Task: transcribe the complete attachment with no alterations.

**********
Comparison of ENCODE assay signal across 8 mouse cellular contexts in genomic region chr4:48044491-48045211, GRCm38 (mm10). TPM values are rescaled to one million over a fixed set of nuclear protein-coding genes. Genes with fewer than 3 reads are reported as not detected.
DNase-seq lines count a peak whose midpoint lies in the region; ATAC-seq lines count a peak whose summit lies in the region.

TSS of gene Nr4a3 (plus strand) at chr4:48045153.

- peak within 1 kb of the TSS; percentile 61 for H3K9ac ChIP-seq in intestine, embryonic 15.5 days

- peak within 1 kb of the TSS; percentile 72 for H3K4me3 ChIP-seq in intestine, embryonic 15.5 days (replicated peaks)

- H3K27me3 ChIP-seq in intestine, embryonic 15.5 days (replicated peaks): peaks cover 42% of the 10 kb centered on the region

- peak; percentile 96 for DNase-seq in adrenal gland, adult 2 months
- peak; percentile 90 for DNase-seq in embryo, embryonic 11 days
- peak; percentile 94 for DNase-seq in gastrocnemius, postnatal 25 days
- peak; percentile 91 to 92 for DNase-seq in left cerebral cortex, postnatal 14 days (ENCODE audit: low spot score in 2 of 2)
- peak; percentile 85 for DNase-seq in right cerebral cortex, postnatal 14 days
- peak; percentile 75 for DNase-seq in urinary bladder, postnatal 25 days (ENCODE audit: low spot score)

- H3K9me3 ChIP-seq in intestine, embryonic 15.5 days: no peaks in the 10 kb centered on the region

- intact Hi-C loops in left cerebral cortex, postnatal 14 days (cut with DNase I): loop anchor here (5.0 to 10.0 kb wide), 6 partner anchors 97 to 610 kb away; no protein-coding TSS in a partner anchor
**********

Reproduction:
Comparison of ENCODE assay signal across 8 mouse cellular contexts in genomic region chr4:48044491-48045211, GRCm38 (mm10). TPM values are rescaled to one million over a fixed set of nuclear protein-coding genes. Genes with fewer than 3 reads are reported as not detected.
DNase-seq lines count a peak whose midpoint lies in the region; ATAC-seq lines count a peak whose summit lies in the region.

TSS of gene Nr4a3 (plus strand) at chr4:48045153.

- peak within 1 kb of the TSS; percentile 61 for H3K9ac ChIP-seq in intestine, embryonic 15.5 days

- peak within 1 kb of the TSS; percentile 72 for H3K4me3 ChIP-seq in intestine, embryonic 15.5 days (replicated peaks)

- H3K27me3 ChIP-seq in intestine, embryonic 15.5 days (replicated peaks): peaks cover 42% of the 10 kb centered on the region

- peak; percentile 96 for DNase-seq in adrenal gland, adult 2 months
- peak; percentile 90 for DNase-seq in embryo, embryonic 11 days
- peak; percentile 94 for DNase-seq in gastrocnemius, postnatal 25 days
- peak; percentile 91 to 92 for DNase-seq in left cerebral cortex, postnatal 14 days (ENCODE audit: low spot score in 2 of 2)
- peak; percentile 85 for DNase-seq in right cerebral cortex, postnatal 14 days
- peak; percentile 75 for DNase-seq in urinary bladder, postnatal 25 days (ENCODE audit: low spot score)

- H3K9me3 ChIP-seq in intestine, embryonic 15.5 days: no peaks in the 10 kb centered on the region

- intact Hi-C loops in left cerebral cortex, postnatal 14 days (cut with DNase I): loop anchor here (5.0 to 10.0 kb wide), 6 partner anchors 97 to 610 kb away; no protein-coding TSS in a partner anchor